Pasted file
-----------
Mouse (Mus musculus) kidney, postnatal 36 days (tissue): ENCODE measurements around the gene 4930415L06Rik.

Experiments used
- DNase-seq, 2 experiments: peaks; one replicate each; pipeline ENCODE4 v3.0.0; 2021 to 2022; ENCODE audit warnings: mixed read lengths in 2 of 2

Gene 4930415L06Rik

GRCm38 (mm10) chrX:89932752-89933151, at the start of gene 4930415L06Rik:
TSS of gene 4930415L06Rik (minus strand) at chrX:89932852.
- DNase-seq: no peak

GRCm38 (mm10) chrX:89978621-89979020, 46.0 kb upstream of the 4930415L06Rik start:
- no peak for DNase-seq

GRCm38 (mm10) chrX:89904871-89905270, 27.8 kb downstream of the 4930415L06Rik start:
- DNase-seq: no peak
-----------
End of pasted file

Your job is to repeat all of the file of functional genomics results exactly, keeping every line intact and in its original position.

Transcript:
Mouse (Mus musculus) kidney, postnatal 36 days (tissue): ENCODE measurements around the gene 4930415L06Rik.

Experiments used
- DNase-seq, 2 experiments: peaks; one replicate each; pipeline ENCODE4 v3.0.0; 2021 to 2022; ENCODE audit warnings: mixed read lengths in 2 of 2

Gene 4930415L06Rik

GRCm38 (mm10) chrX:89932752-89933151, at the start of gene 4930415L06Rik:
TSS of gene 4930415L06Rik (minus strand) at chrX:89932852.
- DNase-seq: no peak

GRCm38 (mm10) chrX:89978621-89979020, 46.0 kb upstream of the 4930415L06Rik start:
- no peak for DNase-seq

GRCm38 (mm10) chrX:89904871-89905270, 27.8 kb downstream of the 4930415L06Rik start:
- DNase-seq: no peak